2) The reason it works then for molecules - that is, the reason why the same number of molecules of each compound will give its molecular or formula mass in grams - is that molecules are just made up of atoms, and however many atoms you need to give the molecular weight of the compound in grams will be the same number of atoms you needed to have in their elemental form before you combined them. E.g., if you have 20 molecules of, say sodium chloride, NaCl, you have twenty atoms of sodium and 20 atoms of chlorine combined, which will be 20 times the weight of one sodium atom and one chlorine atom, whether combined or not. And since one mole of chlorine contains the same number of atoms as one mole of sodium -- 6.024 x 1023 atoms of each-- if you combine the two, you will have 6.024 x 1023 molecules of sodium chloride, and the mass of that mole of sodium chloride will weigh the same as the combined mass of the individual sodium atoms and chlorine atoms. If we look at a molecule, such as water, H20, that does not have equal parts of different elements, it will come out this way: it takes twice as many hydrogen atoms as it does oxygen atoms to make water. If you start with 20 oxygen atoms, you will need 40 hydrogen atoms to make the water and you will get 20 molecules of water. If you start with a mole of oxygen atoms (6.024 x 1023) then you will need two moles of hydrogen atoms (2 x 6.024 x 1023) and you will get one mole (6.024 x 1023) of water molecules. Since you put in one gram atomic mass worth of oxygen atoms (16 grams) and two atomic gram masses worth of hydrogen atoms (2 grams), that will end up weighing 18 grams, which is the same as the gram molecular mass of that many molecules of water. There is probably a way of generalizing this symbolically and mathematically, but I cannot see it right now.
3) The reason moles are important in chemistry is: suppose we want to make sodium chloride, or we want to make water, H2O, we need to combine the right number of atoms of sodium and chlorine, or the right number of atoms of hydrogen and oxygen. But since it is difficult to count the atoms, it is easier to combine them by weights if we know how much weight will give the same number of atoms of each. That is what the concept of mol allows you to do, because we know that if we combine 2 pounds of Hydrogen with 16 pounds of oxygen, we will have twice as many hydrogen atoms as we have oxygen atoms and it will give us 18 pounds of water with no atoms of either element left over. (Well, maybe one or two or a thousand, if we didn't measure exactly right, of course, which is just about impossible to do.) See, you can't just put in twice the weight of hydrogen as you do oxygen, because that won't give you the right number of atoms, since it takes a lot more hydrogen atoms to make a pound then it takes oxygen atoms - just like it takes a lot more marbles to make 50 pounds then it takes bowling balls. Since bowling balls weigh a zillion times more than marbles, you need a zillion marbles to equal the weight of one bowling ball, and you therefore need a zillion times as many marbles to make 50 pounds than it takes bowling balls to make 50 pounds.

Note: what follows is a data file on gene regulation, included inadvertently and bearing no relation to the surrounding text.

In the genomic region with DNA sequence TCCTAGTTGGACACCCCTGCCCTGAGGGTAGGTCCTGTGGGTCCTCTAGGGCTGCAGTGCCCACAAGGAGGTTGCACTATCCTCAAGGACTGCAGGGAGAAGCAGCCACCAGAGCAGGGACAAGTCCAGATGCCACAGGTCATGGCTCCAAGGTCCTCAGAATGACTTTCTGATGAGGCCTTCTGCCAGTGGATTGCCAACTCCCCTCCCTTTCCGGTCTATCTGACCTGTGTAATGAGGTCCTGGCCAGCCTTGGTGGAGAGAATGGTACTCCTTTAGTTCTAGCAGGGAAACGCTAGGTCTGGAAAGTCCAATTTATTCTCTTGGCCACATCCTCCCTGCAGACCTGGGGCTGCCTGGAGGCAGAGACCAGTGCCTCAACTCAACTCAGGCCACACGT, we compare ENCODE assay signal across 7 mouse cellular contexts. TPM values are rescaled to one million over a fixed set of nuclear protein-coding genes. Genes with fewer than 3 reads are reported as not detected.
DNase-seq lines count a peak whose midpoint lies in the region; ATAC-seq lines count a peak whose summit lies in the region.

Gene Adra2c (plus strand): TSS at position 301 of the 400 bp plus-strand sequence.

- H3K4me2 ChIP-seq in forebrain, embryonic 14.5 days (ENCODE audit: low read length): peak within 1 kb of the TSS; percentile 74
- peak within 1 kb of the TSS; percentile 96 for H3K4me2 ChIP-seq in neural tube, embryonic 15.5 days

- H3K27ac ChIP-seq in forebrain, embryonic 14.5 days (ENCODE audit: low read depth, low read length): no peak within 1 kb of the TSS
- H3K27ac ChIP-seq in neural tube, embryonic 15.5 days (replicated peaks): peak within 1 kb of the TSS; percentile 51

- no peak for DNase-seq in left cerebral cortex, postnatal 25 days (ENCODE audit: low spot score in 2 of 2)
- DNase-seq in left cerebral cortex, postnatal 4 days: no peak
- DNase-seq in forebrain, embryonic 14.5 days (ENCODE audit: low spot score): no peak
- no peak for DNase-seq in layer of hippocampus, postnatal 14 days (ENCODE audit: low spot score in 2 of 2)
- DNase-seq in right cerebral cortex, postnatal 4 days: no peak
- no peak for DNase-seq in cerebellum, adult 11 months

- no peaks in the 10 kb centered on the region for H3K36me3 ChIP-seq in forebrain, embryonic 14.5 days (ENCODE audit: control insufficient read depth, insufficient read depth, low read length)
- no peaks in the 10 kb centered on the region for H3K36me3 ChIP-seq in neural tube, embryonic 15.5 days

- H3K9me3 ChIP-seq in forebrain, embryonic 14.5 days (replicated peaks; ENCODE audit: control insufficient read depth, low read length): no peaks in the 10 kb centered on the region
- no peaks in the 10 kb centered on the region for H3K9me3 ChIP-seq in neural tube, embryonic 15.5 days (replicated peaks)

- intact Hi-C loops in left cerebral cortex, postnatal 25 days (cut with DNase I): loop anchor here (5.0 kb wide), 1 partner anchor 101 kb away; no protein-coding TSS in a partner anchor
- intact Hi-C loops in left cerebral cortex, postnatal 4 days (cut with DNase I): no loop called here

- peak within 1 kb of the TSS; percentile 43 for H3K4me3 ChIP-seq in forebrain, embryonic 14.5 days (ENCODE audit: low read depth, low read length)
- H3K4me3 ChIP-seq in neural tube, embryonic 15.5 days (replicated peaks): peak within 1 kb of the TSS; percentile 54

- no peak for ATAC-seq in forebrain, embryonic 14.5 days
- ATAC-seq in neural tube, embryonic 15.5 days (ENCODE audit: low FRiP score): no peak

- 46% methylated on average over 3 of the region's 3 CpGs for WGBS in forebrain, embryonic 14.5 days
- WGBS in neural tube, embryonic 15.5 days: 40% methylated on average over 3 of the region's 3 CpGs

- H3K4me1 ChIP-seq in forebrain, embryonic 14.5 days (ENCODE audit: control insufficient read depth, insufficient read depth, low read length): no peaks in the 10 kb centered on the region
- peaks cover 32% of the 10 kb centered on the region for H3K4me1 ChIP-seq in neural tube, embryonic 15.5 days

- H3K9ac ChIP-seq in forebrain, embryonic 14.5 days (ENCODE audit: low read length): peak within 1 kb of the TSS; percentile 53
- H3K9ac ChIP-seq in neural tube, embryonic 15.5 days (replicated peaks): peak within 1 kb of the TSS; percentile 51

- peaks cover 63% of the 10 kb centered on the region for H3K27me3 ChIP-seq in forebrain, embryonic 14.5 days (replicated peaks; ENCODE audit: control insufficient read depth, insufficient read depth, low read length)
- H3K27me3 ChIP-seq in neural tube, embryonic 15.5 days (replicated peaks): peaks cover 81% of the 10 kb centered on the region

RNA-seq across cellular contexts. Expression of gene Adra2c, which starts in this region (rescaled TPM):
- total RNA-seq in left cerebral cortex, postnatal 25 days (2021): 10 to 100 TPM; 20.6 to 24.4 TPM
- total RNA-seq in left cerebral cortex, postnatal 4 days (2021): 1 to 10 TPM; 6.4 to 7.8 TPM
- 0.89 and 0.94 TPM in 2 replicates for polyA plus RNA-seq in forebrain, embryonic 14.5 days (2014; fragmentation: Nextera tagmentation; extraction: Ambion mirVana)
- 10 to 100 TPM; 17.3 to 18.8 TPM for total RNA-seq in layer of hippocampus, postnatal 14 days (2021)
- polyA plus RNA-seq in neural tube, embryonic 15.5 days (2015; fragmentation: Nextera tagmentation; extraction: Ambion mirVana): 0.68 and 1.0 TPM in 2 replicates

Now, if you know that one mole of any element gives the same number of atoms of that element as one mole of any other element does, and since one mole of any element equals its atomic weight in grams, you can then figure out how many grams or milligrams, or tons, of any elements you need in order to give you the right number of atoms of each to combine into molecules. That is why the mole stuff is important. It lets you calculate the relative number of atoms of elements from their relative weights or masses because it lets you know the ratios of the number of atoms or molecules to their weight or mass.
PS, I am not sure if it is supposed to be "mols" or "moles", so sorry
if I have the spelling wrong.